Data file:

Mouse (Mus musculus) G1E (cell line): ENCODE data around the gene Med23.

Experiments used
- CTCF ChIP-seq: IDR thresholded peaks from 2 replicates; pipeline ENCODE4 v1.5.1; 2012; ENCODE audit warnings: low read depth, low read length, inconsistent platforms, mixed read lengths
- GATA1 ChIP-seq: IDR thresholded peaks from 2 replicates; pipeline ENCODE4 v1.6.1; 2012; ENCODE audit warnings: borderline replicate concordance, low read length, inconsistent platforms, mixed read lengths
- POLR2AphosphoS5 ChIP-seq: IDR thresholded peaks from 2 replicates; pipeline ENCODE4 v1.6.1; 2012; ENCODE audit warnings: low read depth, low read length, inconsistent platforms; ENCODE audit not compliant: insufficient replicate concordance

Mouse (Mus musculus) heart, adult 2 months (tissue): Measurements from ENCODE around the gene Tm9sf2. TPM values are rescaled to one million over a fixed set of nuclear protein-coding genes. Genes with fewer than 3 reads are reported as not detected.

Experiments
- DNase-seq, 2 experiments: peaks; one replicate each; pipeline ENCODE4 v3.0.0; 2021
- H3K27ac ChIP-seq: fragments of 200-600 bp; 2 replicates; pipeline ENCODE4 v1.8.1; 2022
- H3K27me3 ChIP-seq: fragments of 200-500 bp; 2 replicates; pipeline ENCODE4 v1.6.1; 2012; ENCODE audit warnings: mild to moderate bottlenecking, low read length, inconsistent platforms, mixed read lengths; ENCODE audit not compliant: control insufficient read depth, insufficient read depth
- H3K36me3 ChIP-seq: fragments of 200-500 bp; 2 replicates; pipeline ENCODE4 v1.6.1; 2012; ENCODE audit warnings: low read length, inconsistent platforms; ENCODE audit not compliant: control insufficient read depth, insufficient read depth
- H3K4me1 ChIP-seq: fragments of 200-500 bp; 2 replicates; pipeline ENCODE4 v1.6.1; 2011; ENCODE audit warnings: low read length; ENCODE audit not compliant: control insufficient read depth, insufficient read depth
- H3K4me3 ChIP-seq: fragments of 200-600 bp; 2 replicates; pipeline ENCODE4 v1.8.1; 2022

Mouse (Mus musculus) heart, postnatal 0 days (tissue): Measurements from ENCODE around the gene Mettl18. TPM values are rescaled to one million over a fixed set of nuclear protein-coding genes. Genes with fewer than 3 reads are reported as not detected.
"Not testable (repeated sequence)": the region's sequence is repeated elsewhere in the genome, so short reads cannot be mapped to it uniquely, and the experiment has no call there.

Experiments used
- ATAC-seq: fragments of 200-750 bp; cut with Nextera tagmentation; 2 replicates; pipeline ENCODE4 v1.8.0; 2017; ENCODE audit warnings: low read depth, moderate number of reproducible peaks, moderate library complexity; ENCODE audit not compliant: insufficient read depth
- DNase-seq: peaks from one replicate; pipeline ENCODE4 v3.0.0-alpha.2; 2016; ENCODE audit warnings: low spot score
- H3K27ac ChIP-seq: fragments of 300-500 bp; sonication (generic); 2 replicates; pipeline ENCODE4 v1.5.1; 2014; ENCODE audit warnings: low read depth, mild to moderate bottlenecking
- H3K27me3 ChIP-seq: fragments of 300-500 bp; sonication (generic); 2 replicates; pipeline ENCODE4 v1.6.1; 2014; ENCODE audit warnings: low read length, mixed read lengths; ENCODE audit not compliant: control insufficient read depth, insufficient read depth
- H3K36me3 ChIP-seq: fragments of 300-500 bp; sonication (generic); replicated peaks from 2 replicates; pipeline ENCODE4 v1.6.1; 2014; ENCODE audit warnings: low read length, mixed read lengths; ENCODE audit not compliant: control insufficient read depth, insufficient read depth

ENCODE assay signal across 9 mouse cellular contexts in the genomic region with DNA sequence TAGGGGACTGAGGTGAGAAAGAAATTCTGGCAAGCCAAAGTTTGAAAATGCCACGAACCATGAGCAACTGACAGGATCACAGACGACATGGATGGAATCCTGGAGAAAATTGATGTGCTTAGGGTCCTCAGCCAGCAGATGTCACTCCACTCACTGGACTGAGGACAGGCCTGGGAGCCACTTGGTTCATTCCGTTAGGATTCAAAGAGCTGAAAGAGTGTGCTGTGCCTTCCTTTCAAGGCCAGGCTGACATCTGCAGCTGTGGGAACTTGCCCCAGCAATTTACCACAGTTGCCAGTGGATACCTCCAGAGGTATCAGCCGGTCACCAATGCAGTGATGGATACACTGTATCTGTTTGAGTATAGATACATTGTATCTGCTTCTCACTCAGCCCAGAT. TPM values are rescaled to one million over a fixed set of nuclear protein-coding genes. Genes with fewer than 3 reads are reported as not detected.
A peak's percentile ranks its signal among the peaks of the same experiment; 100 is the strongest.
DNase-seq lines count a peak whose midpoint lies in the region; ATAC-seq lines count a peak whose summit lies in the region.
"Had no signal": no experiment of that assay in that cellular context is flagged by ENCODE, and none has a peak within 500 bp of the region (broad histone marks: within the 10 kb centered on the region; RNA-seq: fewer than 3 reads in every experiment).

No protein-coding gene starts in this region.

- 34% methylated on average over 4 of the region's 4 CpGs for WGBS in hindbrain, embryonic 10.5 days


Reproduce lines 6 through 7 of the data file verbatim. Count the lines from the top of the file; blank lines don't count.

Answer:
Mouse (Mus musculus) heart, adult 2 months (tissue): Measurements from ENCODE around the gene Tm9sf2. TPM values are rescaled to one million over a fixed set of nuclear protein-coding genes. Genes with fewer than 3 reads are reported as not detected.

Experiments